I love the names of most Australian animals, especially the mammals. They just sound so happy and cheerful, don’t they? Kangaroo, wallaby, wombat – they all have such nice rings to them. Today’s animal, the potoroo, is another example of a lovely animal name.

Potoroos are marsupials, as many mammals in Australia are. They are actually quite closely related to kangaroos, which makes their name even better, because it makes me think of pot-sized kangaroos, which is freaking adorable. There are three species of potoroo, the long-footed potoroo, the long-nosed potoroo, and Gilbert’s potoroo. All species live in forests, confined to areas that have thick ground cover for shelter and enough rain to support the main component of their diet: fungi. That’s right, potoroos survive by eating mushrooms, so being reincarnated as a potoroo would pretty much be my worst nightmare (mushrooms are the devil’s food).

A long-footed potoroo – you can kind of see it’s long feet. Image by Department of Agriculture, Water and the Environment, CC BY-SA 4.0, via Wikimedia Commons

Potoroos are about the size of a rabbit, with each species having distinct physical characteristics. The long-footed potoroo has elongated back feet, the long-nosed potoroo has a long nose, and Gilbert’s potoroo looks a lot like Gilbert (whoever he was). The species all have grey-brown to reddish fur, and powerful hind limbs for hopping.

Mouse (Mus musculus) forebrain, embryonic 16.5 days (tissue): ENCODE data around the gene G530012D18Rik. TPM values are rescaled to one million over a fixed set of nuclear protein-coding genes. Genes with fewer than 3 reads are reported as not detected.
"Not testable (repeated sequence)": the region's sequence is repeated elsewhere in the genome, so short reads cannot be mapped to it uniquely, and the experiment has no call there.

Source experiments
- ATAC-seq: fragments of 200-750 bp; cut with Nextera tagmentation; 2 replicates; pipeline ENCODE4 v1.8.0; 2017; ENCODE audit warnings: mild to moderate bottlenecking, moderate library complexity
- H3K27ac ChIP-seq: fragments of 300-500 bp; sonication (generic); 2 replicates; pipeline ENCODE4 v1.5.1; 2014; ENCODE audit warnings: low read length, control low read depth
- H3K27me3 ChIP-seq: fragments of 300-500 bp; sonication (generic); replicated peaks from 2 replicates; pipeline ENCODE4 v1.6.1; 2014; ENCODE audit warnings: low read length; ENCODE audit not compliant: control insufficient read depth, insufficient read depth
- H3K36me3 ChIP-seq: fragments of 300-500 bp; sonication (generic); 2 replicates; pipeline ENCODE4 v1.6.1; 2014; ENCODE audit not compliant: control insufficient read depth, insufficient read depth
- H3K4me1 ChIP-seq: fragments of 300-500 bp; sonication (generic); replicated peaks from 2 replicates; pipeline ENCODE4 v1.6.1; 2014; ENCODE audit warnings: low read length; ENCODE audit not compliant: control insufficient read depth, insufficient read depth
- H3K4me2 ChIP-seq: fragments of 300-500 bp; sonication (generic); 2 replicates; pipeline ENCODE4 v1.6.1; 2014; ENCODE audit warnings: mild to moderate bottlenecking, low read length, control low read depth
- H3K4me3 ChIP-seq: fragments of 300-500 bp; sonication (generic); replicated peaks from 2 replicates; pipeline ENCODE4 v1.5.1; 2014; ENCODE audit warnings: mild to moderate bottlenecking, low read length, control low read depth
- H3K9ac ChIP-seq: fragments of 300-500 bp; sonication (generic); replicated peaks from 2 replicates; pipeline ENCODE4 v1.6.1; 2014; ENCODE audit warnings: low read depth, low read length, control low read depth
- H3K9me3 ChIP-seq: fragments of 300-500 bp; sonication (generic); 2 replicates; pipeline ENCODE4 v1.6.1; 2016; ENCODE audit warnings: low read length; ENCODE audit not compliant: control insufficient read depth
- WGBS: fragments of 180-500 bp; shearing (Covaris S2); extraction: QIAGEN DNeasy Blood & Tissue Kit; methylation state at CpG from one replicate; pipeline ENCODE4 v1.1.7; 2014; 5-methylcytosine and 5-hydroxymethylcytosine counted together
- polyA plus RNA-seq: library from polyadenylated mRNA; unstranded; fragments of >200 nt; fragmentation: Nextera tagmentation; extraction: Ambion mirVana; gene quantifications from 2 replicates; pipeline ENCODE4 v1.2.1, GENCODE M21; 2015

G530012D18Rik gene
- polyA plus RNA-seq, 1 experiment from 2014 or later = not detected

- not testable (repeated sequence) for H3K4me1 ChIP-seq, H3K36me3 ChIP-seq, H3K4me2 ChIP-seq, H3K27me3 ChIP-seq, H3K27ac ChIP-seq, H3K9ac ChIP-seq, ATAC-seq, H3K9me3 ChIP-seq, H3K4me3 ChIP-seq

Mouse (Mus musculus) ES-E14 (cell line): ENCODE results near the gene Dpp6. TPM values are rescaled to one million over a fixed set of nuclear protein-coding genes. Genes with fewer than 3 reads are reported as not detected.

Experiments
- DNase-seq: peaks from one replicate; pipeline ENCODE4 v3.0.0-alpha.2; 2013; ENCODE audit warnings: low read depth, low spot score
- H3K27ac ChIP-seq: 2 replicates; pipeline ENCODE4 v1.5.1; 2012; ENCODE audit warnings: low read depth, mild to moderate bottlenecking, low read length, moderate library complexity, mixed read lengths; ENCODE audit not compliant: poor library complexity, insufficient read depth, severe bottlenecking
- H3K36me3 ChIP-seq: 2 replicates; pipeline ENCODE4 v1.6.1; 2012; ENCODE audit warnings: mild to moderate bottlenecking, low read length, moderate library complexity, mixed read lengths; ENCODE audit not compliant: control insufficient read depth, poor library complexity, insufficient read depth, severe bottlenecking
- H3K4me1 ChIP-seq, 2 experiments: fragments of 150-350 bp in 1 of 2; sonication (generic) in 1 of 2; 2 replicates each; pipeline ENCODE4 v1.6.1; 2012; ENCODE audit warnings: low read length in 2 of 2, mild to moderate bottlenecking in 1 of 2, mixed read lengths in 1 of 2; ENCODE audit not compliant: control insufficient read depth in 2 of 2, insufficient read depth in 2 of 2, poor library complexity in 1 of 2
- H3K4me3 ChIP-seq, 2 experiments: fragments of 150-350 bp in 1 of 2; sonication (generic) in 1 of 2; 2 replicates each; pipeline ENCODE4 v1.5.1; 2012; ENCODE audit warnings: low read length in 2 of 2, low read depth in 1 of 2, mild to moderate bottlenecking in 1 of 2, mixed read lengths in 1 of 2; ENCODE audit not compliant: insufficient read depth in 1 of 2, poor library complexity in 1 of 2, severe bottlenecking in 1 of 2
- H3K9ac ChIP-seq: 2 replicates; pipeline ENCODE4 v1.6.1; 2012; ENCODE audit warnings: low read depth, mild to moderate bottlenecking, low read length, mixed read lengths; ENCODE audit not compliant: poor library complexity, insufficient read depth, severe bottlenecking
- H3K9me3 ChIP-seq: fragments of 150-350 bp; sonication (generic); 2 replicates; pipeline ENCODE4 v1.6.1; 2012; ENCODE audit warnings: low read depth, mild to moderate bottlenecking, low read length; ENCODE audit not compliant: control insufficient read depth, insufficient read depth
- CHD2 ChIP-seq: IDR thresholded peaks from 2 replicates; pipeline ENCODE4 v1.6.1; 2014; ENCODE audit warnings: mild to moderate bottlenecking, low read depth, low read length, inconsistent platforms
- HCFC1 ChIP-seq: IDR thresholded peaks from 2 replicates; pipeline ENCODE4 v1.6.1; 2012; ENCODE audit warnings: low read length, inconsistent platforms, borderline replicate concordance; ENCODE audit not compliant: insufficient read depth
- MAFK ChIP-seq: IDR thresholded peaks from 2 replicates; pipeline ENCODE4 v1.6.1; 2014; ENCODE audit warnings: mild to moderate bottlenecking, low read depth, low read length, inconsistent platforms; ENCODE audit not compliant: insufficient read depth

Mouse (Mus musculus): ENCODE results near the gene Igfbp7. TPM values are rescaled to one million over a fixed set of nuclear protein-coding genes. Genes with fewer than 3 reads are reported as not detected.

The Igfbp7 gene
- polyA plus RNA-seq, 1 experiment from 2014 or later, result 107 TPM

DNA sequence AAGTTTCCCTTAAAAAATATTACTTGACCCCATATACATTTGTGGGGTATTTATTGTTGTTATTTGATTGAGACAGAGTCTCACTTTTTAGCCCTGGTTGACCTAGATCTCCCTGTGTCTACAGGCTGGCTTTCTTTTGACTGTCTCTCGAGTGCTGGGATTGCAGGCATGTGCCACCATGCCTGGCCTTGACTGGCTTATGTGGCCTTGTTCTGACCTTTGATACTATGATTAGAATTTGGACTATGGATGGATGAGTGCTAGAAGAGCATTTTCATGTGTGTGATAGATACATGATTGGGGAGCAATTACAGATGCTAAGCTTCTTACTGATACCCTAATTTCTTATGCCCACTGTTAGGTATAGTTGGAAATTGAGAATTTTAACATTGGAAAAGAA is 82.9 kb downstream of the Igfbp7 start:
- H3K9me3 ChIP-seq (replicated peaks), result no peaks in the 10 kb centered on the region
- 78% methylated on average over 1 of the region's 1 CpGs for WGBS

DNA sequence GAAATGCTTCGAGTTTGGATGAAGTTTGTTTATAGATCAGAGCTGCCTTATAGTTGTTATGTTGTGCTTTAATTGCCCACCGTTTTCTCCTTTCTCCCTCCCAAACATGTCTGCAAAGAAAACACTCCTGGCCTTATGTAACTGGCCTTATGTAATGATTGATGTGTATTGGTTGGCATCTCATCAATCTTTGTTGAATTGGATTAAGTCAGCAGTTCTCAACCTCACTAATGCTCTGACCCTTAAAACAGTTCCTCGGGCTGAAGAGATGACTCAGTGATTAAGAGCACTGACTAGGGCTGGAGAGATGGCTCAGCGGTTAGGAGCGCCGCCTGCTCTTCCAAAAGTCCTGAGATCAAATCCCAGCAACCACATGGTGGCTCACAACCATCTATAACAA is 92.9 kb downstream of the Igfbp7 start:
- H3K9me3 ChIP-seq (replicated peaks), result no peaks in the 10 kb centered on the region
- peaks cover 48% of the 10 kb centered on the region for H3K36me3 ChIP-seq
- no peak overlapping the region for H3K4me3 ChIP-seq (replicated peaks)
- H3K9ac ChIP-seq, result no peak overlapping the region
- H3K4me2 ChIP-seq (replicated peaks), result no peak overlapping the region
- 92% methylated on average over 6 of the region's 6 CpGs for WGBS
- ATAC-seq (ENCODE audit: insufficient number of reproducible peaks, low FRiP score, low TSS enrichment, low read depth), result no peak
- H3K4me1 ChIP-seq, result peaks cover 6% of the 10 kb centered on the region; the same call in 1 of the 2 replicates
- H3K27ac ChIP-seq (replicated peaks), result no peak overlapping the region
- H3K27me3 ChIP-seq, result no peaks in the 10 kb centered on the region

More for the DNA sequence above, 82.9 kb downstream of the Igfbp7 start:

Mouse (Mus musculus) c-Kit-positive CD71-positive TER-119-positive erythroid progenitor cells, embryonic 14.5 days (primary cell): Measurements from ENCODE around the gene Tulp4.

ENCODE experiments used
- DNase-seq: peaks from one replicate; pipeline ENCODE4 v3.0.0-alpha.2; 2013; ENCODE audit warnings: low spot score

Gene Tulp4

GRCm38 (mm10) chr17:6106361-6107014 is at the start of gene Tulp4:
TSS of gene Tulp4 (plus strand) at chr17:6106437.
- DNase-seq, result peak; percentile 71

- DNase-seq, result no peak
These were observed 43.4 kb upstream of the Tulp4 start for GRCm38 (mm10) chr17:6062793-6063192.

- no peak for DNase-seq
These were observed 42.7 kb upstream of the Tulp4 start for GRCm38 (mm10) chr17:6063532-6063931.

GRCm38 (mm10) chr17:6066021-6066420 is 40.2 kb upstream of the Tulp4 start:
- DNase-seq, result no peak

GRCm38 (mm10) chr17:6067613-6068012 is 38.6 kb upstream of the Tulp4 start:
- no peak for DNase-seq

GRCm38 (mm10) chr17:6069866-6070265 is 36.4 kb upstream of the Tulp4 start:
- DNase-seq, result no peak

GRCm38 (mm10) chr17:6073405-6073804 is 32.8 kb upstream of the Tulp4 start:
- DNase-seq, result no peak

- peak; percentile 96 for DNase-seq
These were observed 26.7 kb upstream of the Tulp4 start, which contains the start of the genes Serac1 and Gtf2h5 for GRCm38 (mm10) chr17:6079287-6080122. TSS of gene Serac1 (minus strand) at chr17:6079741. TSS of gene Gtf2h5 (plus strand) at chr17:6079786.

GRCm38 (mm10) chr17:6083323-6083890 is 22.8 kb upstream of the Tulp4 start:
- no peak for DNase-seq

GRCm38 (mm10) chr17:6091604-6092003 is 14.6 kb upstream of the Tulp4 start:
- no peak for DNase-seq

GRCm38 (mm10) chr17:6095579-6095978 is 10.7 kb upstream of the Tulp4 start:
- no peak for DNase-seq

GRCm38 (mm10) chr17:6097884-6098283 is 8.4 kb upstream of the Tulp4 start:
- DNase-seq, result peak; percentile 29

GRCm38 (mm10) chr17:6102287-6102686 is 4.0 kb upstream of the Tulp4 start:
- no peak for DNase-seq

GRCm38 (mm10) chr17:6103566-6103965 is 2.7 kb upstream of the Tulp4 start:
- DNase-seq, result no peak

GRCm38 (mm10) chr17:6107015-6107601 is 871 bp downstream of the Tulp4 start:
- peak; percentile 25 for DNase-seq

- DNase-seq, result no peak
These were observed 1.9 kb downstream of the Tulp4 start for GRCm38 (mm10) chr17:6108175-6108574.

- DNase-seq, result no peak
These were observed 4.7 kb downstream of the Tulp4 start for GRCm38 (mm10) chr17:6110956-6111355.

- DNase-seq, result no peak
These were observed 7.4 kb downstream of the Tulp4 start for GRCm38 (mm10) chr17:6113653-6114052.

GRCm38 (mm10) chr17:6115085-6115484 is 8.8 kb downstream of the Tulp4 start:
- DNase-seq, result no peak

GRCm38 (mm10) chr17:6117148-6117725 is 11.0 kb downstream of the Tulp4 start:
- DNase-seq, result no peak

Potoroos can mate throughout the year, and usually have two to three young a year, giving birth to one offspring per breeding. The young stays in the mother’s pouch for about four months, at which point it leaves the pouch and suckles for another month before being weaned. Shortly after birth, the mother goes into estrous, and often mates again, resulting in the conception of an embryo. At this time, however, the momma potoroo is not ready to have another child, so the embryo stays dormant until the current pup leaves the pouch or dies.

All three species of potoroo are nocturnal, and tend to stay hidden in bushes during the day to stay safe. Even at night when they’re foraging, potoroos don’t stray far from shelter, as they are very vulnerable to predation. As I mentioned, they primarily eat fungi, and so foraging consists of them digging for these revolting morsels. The benefit of this type of diet means that potoroos can survive brush fires that destroy all above-ground food, when other mammals cannot.

An excellent view of a long-nosed potoroo’s long nose. Image by Gunjan Pandey, CC BY-SA 4.0, via Wikimedia Commons

Unfortunately for potoroos, they are quite vulnerable to predation from introduced species such as foxes and cats, as well as habitat loss. This has made all three species threatened, with the long-footed potoroo being endangered and Gilbert’s potoroo being critically endangered. In fact, Gilbert’s potoroo was thought to have gone extinct until it was rediscovered in 1994. It is now Australia’s most endangered animal, with only 30-40 wild specimens left. Poor potoroos.

Cover image by Peripitus, CC BY-SA 3.0, via Wikimedia Commons